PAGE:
When I was a small child, my family used to live in government quarters in the middle of town, in Penang. We had an end double-storey link house just beside a small alley between our block and a private double-storey house. There was a deep narrow drain along this alley which would overflow every time it flooded. For children, floods were a time of high excitement; how dirty the water was never occurred to us. Anyway, we were fascinated by this drain, often imagining it to be a river full of rushing water and pretending it was a 'canyon' over which we ran or jumped when the 'monsters' or the 'pursuers' were hot on our heels, being careful not to fall in. 
On alternate days in the week, the Municipal Council drain sweeper would come to clear the drain with his "cangkul" (hoe) and spade. He dredged up all the mud and debris that silted up and blocked the water flow. Putting it on the grass that grew along the side of the drain. With each clearing, the piles of mud grew, forming small mounds along the alley beside the drain. The mud stank but eventually dried up and blades of grass would begin to cover these stinking little mounds. 
But, something very interesting always happened after an overnight thunderstorm. It was to me - MAGIC, and I remember the fresh dew drops shinning in the sun on those blades of  grass and the beautiful pink heads of flowers that suddenly sprang up and bloomed after the storm. We used to call them "Thunder Lilies". They were lily like but only as big as a large button with pointed petals and round stems. Their leaves looked a bit like grass but were slightly thicker and were rounded at the ends.
The 'thunder lilies' came out without fail after every storm, sometimes in large clumps, sometimes in fewer numbers. It was just wonderful that something so beautiful could grow out of those stinking mounds of mud dredged from the depths of that narrow drain.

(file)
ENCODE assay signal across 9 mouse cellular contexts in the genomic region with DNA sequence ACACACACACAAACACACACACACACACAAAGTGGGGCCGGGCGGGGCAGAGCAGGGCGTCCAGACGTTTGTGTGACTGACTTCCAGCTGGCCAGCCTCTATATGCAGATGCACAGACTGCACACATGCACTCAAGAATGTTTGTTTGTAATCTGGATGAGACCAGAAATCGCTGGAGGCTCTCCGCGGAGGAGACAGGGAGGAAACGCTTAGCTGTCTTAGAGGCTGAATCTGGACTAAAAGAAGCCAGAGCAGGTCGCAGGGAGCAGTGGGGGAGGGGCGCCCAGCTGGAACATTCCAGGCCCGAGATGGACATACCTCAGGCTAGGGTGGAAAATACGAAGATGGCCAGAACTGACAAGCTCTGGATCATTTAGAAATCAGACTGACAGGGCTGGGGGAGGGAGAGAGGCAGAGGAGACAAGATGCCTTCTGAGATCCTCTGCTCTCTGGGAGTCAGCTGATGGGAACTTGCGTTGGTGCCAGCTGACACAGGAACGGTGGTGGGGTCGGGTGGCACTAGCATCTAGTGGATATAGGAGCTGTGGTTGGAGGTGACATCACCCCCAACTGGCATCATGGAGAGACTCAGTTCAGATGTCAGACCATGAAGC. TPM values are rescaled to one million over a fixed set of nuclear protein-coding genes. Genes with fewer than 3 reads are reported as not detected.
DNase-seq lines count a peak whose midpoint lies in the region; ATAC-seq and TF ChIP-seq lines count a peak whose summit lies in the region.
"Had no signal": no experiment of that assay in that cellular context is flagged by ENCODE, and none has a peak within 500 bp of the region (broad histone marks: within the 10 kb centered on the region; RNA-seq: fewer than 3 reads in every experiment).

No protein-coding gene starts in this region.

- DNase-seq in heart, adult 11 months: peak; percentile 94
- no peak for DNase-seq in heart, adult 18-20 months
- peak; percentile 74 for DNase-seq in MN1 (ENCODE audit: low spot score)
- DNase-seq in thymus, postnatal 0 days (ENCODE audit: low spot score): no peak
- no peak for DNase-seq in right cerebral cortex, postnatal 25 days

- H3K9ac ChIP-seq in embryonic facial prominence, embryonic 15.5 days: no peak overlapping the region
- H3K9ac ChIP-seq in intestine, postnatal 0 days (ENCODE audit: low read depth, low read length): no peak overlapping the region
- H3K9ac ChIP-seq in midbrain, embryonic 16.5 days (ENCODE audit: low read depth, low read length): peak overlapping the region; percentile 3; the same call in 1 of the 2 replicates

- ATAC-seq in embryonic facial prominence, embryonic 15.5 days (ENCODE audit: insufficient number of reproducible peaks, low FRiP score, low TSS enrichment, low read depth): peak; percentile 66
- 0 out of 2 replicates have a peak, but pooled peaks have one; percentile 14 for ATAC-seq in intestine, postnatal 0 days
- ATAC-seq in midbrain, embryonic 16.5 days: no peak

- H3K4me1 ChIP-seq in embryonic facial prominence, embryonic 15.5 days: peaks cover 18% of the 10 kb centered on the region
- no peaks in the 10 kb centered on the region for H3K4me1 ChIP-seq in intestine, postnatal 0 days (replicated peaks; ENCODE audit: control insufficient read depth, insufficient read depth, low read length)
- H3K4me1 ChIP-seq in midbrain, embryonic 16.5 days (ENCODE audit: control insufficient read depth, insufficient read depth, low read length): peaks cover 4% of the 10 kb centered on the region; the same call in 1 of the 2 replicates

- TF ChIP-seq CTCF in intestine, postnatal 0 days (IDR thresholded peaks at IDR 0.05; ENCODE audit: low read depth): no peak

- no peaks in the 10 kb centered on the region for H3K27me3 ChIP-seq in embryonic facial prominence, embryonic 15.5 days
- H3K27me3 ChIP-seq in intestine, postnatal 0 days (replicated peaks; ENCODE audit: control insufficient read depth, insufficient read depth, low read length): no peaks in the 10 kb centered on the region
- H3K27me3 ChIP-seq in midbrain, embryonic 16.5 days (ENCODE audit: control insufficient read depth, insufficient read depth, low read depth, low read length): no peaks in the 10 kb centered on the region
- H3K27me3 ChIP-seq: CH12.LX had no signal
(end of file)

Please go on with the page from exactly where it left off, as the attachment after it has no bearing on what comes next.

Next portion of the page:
The 'thunder lilies' are like the rainbow, perhaps they promised a better day...

Wonder where I will see the 'thunder lilies' growing wild again? In Subang Jaya where I used to live a decade ago, the Subang Jaya Municipal Council had grown clumps of similar plants on the road divider. Still the memory of those first wild thunder lilies drenched in morning dew and kissed by the sun after a stormy night, still holds its magic for me... 

Thursday, 11 October 2012

Hidden Beauty

Being hip nowadays is very common. The impressions made by our physical appearance can some times become destiny. We end up somewhere, i.e. working, getting a life partner or just being included in a certain set of people. However, despite all that, we are who we are. We know what others don't know about us - our hidden secrets and talents. But, some things, even we don't know about ourselves that take us by surprise. Sometimes, I don't recognize myself, it's as if some thing just jumped out of my mouth that I didn't know was waiting to do so. It just needed a trigger.